Upper Limits of Aerobic Power and Performance in Heart Transplant Recipients
Legacy Effect of Prior Endurance Training
This article requires a subscription to view the full text. If you have a subscription you may use the login form below to view the article. Access to this article can also be purchased.
December 3, 2017, marked the 50th anniversary of the first human-to- human heart transplant (HT) surgery, performed by Dr Christiaan Barnard at the Groote Schuur Hospital in Capetown, South Africa. Since this seminal operation, >124 000 HTs have been performed, and the survival rate has improved significantly (current median survival: 11.9 years) as a result of refinements in donor and recipient selection, advances in surgical techniques, organ preservation strategies, and immunosuppressive therapy.
Despite improvement or normalization of left ventricular systolic function, HT recipients (HTRs) typically have a peak aerobic power (peak Vo2) that is ≈40% lower than age- and activity-matched healthy people.1 Persistent impairment of peak Vo2 following HT is multifactorial with contributions from abnormal skeletal muscle function associated with pre-HT heart failure (HF), bedrest deconditioning associated with prolonged hospitalization, posttransplant cardiac allograft denervation, and immunosuppression therapy.1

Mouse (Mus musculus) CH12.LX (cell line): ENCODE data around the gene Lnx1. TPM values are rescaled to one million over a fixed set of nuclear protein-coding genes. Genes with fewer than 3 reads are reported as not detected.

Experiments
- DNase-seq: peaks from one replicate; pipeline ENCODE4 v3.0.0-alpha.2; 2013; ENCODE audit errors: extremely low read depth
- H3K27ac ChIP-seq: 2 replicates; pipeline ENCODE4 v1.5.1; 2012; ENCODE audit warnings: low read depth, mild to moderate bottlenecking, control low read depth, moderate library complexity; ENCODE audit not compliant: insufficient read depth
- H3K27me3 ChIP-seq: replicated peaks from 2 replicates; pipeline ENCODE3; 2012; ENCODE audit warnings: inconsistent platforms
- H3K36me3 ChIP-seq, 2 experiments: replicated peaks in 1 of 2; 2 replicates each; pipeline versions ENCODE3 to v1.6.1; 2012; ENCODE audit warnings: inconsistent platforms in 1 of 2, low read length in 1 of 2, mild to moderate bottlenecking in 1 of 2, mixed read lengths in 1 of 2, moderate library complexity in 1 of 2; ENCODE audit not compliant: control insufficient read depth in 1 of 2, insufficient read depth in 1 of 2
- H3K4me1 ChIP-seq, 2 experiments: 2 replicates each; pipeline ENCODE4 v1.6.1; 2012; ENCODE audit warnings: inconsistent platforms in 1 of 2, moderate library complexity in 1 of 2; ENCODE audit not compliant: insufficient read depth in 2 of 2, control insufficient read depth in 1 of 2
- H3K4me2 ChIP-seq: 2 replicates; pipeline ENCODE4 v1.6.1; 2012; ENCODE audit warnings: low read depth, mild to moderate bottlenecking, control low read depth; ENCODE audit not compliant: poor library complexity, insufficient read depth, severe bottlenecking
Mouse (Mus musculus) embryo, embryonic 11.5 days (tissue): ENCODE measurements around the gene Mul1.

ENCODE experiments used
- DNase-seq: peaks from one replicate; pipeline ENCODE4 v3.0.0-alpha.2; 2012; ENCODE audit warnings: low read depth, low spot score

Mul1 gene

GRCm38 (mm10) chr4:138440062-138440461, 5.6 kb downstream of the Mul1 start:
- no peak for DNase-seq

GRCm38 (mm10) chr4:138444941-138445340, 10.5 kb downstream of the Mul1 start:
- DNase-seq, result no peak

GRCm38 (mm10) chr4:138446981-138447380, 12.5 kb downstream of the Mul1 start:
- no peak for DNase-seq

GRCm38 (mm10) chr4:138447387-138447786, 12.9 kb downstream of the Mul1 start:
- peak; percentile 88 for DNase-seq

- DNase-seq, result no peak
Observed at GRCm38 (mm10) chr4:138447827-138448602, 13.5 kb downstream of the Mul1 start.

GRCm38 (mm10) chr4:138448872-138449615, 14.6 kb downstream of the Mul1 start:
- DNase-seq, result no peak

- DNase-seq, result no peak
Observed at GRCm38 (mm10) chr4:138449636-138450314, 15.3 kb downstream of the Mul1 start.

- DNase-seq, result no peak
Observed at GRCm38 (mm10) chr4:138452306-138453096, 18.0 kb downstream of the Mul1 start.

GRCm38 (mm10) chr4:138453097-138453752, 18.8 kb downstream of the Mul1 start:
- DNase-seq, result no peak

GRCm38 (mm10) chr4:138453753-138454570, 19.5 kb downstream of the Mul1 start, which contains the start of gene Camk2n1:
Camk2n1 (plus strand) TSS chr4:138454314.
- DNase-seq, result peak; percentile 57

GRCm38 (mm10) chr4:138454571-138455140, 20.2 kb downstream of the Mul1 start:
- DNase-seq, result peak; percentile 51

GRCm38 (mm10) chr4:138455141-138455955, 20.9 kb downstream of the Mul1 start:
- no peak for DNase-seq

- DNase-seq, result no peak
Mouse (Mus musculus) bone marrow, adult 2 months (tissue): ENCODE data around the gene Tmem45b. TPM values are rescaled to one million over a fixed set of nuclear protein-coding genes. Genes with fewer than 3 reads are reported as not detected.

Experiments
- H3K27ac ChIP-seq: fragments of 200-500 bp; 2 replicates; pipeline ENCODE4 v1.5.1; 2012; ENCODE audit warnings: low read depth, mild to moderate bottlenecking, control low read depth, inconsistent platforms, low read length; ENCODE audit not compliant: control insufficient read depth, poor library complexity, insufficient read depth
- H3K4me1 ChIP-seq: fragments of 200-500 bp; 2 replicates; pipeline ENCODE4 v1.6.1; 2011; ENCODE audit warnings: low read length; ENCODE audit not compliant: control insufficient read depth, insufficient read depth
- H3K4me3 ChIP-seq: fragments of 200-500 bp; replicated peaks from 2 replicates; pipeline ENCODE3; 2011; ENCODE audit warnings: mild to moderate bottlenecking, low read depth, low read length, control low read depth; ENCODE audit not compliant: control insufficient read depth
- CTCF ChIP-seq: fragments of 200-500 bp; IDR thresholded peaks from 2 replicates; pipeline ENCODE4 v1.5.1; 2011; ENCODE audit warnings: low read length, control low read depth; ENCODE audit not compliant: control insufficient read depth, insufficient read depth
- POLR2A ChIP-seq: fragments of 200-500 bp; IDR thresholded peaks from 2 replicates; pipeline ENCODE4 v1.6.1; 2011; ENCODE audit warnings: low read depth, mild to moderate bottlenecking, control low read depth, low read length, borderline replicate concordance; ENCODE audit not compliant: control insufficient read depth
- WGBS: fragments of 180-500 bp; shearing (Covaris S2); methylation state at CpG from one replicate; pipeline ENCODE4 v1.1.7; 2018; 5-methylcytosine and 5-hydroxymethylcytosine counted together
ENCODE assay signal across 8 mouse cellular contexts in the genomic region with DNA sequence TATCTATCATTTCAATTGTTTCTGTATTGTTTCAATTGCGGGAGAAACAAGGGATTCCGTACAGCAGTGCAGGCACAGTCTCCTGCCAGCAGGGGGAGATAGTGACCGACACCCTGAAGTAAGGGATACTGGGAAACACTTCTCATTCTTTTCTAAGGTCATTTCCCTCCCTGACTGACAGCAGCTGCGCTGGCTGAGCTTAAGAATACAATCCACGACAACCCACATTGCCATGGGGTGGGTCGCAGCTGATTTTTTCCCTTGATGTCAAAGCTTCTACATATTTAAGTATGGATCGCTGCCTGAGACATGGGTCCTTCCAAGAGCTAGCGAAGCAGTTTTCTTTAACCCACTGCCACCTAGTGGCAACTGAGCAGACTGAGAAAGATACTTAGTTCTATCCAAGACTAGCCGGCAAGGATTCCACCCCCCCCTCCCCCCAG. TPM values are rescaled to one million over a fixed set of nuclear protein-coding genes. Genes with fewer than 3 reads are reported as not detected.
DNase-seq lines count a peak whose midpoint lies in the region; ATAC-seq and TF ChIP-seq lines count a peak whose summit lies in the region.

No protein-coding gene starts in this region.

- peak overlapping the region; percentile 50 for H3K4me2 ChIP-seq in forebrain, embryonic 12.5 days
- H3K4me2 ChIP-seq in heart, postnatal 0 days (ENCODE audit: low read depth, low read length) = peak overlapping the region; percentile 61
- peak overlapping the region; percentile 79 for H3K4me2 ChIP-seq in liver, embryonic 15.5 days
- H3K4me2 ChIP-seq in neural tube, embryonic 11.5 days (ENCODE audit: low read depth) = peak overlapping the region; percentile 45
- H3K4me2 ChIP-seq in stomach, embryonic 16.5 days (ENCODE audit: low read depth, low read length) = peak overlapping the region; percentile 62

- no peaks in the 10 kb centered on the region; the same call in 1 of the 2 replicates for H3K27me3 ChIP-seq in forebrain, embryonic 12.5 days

Although short-term (<12 months) exercise training among HTRs is an effective therapy to increase exercise capacity, peak Vo2 typically remains ≈20% lower than values seen in healthy, normally active, age-matched people. However, not all HTRs remain permanently impaired, and mounting experience suggests that some patients are capable of performing high levels of physical activity following HT. We previously reported the athletic ability of a man who was normally active before the development of nonischemic cardiomyopathy, underwent successful HT at age 26, and then began performing moderate- to high-intensity endurance exercise training 18 years post-HT (45 …